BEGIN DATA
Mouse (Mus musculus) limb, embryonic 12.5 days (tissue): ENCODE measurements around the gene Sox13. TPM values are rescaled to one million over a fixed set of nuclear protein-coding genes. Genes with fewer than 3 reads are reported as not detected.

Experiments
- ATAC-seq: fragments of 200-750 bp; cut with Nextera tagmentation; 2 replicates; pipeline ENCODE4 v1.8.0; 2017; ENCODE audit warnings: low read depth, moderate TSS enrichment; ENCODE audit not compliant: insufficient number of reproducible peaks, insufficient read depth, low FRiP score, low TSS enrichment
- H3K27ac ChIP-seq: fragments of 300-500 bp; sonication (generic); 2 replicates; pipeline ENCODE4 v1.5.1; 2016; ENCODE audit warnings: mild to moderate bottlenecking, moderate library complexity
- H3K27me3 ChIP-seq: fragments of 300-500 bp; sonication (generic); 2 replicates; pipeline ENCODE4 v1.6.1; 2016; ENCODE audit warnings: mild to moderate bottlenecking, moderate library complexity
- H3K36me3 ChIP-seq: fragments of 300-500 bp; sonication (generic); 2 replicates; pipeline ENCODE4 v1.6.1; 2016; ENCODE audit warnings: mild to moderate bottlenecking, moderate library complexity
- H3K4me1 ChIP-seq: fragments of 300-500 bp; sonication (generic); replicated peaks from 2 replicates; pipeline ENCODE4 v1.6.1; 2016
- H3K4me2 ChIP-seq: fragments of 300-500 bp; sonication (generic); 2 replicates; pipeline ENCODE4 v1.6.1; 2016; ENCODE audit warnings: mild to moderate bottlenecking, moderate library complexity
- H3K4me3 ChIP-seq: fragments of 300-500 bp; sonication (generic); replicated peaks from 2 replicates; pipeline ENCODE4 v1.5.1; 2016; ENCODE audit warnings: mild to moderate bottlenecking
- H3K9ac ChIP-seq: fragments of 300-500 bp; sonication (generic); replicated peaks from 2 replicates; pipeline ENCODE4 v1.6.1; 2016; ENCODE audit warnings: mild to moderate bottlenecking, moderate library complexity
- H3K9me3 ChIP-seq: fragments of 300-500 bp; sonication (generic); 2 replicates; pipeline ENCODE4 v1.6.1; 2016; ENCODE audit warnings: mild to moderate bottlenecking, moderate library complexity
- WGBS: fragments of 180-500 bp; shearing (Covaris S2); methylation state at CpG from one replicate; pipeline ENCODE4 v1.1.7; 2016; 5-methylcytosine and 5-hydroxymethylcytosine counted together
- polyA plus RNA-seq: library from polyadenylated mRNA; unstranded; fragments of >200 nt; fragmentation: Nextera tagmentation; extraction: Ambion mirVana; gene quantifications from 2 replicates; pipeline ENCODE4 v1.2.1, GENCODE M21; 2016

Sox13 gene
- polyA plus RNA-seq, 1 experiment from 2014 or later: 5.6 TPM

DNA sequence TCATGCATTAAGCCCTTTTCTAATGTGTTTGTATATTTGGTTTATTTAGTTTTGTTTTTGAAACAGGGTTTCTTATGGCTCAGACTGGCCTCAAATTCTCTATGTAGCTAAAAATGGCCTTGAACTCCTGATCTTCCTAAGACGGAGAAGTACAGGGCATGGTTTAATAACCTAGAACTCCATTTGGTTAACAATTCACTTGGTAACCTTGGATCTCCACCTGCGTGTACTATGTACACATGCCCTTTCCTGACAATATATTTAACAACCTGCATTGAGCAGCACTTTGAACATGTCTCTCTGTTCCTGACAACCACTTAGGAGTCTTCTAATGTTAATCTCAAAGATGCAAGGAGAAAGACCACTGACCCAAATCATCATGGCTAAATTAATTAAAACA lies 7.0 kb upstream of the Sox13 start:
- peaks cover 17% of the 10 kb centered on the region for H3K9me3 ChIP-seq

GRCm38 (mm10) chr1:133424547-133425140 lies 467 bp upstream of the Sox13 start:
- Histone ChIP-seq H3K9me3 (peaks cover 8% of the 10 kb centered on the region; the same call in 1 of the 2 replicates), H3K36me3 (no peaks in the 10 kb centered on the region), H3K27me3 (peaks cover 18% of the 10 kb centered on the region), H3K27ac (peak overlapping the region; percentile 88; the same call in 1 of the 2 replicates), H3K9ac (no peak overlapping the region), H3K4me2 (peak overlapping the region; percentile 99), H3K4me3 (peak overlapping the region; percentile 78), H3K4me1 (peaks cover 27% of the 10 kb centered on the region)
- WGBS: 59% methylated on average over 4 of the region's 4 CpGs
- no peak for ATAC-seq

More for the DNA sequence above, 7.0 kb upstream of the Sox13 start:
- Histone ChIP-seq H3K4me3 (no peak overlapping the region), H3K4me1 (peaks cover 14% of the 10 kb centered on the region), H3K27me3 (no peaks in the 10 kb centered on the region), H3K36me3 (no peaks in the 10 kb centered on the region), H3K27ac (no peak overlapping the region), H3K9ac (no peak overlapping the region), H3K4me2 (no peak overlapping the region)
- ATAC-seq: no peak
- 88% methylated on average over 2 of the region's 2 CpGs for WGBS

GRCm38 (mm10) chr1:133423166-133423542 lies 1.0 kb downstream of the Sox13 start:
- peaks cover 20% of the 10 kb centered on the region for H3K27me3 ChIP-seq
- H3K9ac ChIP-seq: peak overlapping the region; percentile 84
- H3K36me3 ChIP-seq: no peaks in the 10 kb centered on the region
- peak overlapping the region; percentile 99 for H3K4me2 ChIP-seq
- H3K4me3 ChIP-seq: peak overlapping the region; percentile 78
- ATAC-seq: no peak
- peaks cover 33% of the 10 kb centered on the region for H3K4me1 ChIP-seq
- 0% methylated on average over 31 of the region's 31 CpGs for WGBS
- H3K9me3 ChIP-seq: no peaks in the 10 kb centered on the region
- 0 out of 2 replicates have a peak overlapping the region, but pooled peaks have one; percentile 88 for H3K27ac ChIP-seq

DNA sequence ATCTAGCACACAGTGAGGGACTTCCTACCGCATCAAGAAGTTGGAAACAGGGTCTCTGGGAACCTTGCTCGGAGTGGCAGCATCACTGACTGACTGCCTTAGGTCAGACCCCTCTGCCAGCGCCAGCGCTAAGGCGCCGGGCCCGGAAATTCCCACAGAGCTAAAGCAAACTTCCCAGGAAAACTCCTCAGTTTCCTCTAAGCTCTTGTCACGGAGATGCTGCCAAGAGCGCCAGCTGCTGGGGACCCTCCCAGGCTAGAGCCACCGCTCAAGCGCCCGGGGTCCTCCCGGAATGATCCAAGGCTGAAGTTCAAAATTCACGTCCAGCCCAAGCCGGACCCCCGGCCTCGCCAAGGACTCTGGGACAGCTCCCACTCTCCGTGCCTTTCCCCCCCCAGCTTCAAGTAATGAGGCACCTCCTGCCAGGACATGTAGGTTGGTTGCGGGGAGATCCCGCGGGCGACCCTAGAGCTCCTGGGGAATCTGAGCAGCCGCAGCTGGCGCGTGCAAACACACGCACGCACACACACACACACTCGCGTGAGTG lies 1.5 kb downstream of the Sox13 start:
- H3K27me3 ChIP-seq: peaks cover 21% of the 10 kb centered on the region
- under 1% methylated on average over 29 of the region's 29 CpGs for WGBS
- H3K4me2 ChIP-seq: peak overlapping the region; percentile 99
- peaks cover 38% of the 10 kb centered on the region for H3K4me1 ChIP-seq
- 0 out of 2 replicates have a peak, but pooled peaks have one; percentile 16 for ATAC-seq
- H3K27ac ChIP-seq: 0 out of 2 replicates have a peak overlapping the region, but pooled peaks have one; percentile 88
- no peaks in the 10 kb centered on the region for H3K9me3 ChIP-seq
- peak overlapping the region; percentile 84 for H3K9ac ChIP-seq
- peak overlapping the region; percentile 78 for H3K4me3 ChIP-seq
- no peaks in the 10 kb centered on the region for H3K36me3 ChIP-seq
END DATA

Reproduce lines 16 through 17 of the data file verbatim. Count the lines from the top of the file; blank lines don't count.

DNA sequence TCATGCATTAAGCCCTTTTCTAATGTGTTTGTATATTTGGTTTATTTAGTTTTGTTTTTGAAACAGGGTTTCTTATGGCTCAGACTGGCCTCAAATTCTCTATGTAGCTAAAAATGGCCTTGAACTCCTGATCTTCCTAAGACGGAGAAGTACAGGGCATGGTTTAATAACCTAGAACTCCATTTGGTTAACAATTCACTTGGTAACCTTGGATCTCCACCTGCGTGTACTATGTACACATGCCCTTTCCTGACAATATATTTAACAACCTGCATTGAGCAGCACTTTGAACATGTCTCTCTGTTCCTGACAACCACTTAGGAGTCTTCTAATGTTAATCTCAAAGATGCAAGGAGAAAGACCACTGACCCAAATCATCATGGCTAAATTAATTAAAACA lies 7.0 kb upstream of the Sox13 start:
- peaks cover 17% of the 10 kb centered on the region for H3K9me3 ChIP-seq